Living with someone who has a mental illness
Everyone except their doctor said it couldn’t work, two people with bipolar living together. As far as friends and family were concerned, Shane Egen and Joanne Lind-Egen were a bad mix.
Yet three years later here they are, very much in love and enjoying life like never before.
Their positivity has won over those who doubted them and even broken down stereotypical views and discriminatory actions against people with mental illness. The couple live in a lovely cottage in the Masterton Rural District.
They decided to put down roots in this community because of the positive relationships they forged since moving to the Wairarapa from the Manawatu. They are each other’s main supports, understanding one another like no one else. If one is feeling melancholy, they not only have self-identifying triggers and responses, but are there to look out for each other too.
Sometimes this might mean one giving the other space, but the point is that they know what works and how to give the best support.
Working in the community
Both Joanne and Shane are presenters for the Like Minds, Like Mine programme in Wairarapa. A close-knit team, they facilitate workshops for groups where each presenter tells their story, role modelling mental wellness and inspiring their audience wherever they go.
Both are also fulltime community support workers for Pathways New Zealand in Masterton.
They are amazed at how their message of hope empowers others. The reaction to their work engenders an even greater passion to spread the word, and for Joanne and Shane it is all the more fulfilling due to having their best mate beside them.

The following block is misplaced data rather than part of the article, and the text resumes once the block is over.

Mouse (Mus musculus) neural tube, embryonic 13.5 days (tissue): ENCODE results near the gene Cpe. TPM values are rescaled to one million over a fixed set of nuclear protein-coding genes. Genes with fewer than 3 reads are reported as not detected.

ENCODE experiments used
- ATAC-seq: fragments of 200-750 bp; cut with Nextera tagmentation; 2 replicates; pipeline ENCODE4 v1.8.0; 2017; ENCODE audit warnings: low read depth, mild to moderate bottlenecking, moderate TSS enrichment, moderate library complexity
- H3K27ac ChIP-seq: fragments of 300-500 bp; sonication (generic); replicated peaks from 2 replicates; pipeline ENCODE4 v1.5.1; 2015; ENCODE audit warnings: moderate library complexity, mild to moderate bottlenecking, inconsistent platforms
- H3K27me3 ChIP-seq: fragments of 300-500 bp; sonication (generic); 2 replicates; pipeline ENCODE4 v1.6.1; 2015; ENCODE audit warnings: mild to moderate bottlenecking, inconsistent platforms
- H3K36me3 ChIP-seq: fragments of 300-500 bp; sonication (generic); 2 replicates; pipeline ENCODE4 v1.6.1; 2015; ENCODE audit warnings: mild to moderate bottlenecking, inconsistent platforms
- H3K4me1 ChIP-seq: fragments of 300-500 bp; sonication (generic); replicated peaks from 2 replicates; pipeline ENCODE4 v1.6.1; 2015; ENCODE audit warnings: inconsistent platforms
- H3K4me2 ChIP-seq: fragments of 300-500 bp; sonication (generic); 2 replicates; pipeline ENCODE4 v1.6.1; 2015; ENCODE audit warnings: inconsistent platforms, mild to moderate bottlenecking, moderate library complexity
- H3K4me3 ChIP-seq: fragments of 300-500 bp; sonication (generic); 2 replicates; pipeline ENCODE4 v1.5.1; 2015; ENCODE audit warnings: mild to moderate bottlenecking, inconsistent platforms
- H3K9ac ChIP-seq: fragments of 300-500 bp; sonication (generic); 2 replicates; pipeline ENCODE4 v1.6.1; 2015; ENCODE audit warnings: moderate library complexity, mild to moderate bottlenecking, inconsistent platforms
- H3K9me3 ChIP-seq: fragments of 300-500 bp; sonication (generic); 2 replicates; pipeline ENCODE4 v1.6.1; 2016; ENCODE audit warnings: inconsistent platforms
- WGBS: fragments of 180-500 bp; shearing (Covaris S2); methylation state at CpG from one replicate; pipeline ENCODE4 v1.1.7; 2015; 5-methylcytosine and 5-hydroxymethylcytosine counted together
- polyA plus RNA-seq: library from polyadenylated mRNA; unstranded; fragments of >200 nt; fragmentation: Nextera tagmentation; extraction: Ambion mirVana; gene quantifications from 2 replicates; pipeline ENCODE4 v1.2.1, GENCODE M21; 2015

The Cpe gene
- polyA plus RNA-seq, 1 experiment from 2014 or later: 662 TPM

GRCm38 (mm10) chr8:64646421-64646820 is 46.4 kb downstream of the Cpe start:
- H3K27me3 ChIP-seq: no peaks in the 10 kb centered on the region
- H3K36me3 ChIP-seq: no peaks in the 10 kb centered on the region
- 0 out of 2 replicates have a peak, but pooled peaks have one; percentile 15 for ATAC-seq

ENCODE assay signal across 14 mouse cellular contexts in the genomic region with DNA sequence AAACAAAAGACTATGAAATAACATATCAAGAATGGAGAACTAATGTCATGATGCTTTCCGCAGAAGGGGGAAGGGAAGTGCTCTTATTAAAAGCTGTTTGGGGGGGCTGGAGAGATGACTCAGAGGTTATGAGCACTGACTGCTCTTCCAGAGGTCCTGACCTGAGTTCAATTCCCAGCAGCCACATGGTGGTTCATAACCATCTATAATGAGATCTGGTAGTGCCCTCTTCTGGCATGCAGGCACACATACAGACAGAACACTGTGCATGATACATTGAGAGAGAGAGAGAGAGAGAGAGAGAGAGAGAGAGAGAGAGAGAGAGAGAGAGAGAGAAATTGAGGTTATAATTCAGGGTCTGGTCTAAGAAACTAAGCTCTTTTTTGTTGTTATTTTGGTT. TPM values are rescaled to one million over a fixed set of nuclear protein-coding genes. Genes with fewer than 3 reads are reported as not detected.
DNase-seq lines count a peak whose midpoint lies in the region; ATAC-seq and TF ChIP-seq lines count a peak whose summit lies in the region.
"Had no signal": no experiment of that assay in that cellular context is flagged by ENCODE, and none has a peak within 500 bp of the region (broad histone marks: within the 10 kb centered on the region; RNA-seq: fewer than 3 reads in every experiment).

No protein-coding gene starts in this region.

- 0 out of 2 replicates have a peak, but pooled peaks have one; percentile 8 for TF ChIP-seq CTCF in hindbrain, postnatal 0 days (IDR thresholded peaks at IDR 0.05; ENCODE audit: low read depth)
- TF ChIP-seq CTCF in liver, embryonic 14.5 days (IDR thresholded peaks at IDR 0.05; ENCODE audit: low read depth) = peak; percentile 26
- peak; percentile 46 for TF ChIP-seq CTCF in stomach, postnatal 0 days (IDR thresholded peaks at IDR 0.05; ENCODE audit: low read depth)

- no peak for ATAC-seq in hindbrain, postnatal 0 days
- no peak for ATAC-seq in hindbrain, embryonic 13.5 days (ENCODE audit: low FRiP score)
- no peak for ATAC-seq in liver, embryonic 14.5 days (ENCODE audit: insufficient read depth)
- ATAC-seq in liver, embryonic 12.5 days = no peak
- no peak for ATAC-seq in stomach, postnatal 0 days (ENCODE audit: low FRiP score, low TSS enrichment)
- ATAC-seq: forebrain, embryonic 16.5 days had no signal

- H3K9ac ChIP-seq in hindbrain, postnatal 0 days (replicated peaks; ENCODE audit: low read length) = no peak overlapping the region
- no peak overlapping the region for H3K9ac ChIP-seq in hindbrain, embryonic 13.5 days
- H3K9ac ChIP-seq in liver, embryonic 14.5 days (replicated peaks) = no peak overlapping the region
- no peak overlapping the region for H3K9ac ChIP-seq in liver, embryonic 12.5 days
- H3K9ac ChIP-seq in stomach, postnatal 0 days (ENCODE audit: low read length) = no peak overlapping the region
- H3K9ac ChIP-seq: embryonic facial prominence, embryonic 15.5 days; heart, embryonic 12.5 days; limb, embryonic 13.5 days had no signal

At the end of a day they return to their rural haven where they can reflect, debrief, and relax. They practise the whare tapa wha model of wellness, which helps to maintain balance and create strength of body, mind, spirit and family.
During their individual journeys both found being idle was unproductive, so they pursue passions and interests with a zest.
Shane finds working outside does wonders for him. Joanne prefers creative activities such as poetry, craftwork or digital photography. As evening draws near they enjoy nothing more than a meal cooked in the wood burner oven and a hot bath, both heated by the wood Shane has gathered.
They are careful to surround themselves with people who share positivity and talk about moving forward. They especially don’t want negative vibes left in their home because having somewhere safe to go is very important to them.
The value of a support person
A practice they follow, and one they recommend for others, is to take a support person to appointments. Having an extra pair of ears can be valuable if the tangata whaiora is not in a good space. The support person can hear information that the tangata whaiora might miss.
A support person can go further by connecting their friend or family member with other people that can help, find literature written by those who have experienced mental illness, encourage the person to find ways to get well and then to find hope and hold on to it.
The couple are strongly of the view that diagnosis of bipolar need not be a life sentence or a negative, life-defining moment. As with any relationship, there are ups and downs, but Shane and Joanne share a special bond forged through the feelings and experiences, with which they both empathise.
Maintaining respect and pride in each other’s individualism is important but so are joint goals and dreams. They maintain a thirst for self-improvement and a desire to link with others. Where many people with a mental illness are isolated, they are always there to look out for each other.
Shane and Joanne occasionally recall dark memories from the past but only to appreciate where they are now, to celebrate their exciting journey together, and to recognise that their own stories are providing hope for others.